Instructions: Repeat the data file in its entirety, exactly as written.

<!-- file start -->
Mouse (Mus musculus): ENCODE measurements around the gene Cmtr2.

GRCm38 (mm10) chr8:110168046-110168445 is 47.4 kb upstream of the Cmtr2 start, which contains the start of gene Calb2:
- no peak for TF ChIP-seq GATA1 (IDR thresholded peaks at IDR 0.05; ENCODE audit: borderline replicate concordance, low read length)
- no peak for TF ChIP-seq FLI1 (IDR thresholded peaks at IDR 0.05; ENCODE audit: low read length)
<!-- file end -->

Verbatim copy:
Mouse (Mus musculus): ENCODE measurements around the gene Cmtr2.

GRCm38 (mm10) chr8:110168046-110168445 is 47.4 kb upstream of the Cmtr2 start, which contains the start of gene Calb2:
- no peak for TF ChIP-seq GATA1 (IDR thresholded peaks at IDR 0.05; ENCODE audit: borderline replicate concordance, low read length)
- no peak for TF ChIP-seq FLI1 (IDR thresholded peaks at IDR 0.05; ENCODE audit: low read length)